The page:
What’s going on in the stock market this week?
Last week, we saw the Dow break through the previous ceiling that was set in may of 2015, closing at 18,516 on Friday. And remember, this happened in the seventh year of this bull market, the second longest bull market in history!
What pushed the markets so high after months of uncertainty?
We know the markets hate uncertainty, and over the past two weeks a number of events have erased much of the uncertainty that have shaken markets here and around the world. First, the Brexit vote in Britain rattled investor confidence in late June, but since the vote decisive actions have been taken – including Prime Minister cameron’s resignation, his replacement by a respected leader in the form of Theresa May, and the announcement of looser monetary policy from the Bank of England – which have assuaged concerns about the UK being a point of origin for uncertainty for months and years to come. I call this ‘shock and ahhhhh’ because investors seem to be relaxing after a period of tension and anxiety. Secondly, the June jobs report released on July 8 was pretty spectacular, announcing 287,000 new hires last month and demonstrating that the weak May jobs report was a fluke rather than the beginning of a pattern of slower job creation. Finally, the initial earnings reports from companies like Alcoa have been solid, signaling that corporate America remains in good shape. Taken together, these have boosted investor confidence after a tough spring.
This is the second longest bull market in history. Doesn’t that mean that it should be coming to an end?
That seems like a rational conclusion, but that is not how the market works. Investors base their decisions based on the underlying foundations of the market, not on some preplanned script. As a result, even as you hear more and more people ringing the alarm bells or yelling about how the sky is bound to fall, that market has remained resilient, climbing a wall of worry based on those items that we just talked about: strong job creation, healthy companies, and receding uncertainty.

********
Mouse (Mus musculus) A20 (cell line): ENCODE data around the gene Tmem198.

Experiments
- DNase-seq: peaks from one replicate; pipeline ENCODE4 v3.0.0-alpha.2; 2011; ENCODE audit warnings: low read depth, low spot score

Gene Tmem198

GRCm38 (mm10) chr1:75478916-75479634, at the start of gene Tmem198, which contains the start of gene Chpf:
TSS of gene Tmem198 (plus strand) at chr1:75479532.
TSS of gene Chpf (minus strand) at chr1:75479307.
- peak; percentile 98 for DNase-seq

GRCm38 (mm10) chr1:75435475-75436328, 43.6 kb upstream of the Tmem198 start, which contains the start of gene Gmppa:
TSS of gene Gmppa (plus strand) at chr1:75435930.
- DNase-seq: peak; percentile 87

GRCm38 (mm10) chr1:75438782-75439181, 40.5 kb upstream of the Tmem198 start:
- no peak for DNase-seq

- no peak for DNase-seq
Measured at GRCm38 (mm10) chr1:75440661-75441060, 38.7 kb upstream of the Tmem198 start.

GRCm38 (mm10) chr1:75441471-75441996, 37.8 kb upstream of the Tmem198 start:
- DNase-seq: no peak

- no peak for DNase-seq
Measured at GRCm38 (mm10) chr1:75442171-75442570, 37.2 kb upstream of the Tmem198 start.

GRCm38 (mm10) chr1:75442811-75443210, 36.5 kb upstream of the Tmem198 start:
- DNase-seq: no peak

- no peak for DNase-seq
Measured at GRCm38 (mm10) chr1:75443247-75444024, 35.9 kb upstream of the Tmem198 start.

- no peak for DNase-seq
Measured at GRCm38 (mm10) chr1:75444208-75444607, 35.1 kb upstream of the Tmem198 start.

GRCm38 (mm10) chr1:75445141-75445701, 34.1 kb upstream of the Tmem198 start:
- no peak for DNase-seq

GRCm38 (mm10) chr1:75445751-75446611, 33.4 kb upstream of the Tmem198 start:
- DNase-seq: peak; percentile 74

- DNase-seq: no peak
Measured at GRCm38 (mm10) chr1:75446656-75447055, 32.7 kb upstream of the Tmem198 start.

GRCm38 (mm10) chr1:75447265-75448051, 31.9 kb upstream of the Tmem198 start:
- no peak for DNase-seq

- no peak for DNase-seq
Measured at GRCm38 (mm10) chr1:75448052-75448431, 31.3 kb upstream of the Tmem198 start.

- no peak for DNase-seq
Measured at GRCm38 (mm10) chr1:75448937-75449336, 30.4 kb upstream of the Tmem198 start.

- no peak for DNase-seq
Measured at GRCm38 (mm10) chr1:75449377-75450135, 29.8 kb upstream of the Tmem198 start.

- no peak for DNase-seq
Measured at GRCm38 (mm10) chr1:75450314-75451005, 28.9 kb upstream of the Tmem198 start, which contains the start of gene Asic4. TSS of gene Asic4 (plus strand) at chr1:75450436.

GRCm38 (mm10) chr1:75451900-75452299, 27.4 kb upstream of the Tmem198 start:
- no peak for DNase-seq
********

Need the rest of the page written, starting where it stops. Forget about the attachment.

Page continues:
None of this is to say that the market will rise forever. It won’t. The markets go up and down. What is does say is that investors remain confident that the underpinnings of the market, and the economy, remain reliable.
What should individual investors be thinking about when investing in a record-breaking stock market environment?
First things first: keep your eye on your long-term goal, which is a secure retirement. To achieve that goal through investments, you are seeking wealth creation in the market. And to get that, you have to actually be invested in the market, so keep contributing to your retirement accounts. Don’t be scared away by the rising market.
Secondly, you will want to talk to your advisor about two things: diversification and value investing. To reduce your portfolio risk, you want to make sure that your portfolio is not entirely made up of economically sensitive securities like stocks and credit-sensitive bonds. That way, if and when the market comes down from a high point like this, you won’t get walloped across all of your investments. You should check with your financial advisor to ensure you have the right balance of stocks, bonds and other investments.
Next, record-breaking market runs are a great time to focus on value investing, which is what we do at Ariel. With market booms, it makes it more expensive to invest in the market as stock prices climb higher. But remember, even in a strong bull market, some companies are still undervalued and overlooked. Speaking with your financial advisor about value investing and working with them to focus on stocks that are undervalued is a good move to make in an expensive market.
Mellody is President of Ariel investments, a Chicago-based money management firm that serves individual investors and retirement plans through its no-load mutual funds and separate accounts. Additionally, she is a regular financial contributor and analyst for CBS News.
Monday Mondays: How To Take Advantage Of A Rising Stock Market was originally published on blackamericaweb.com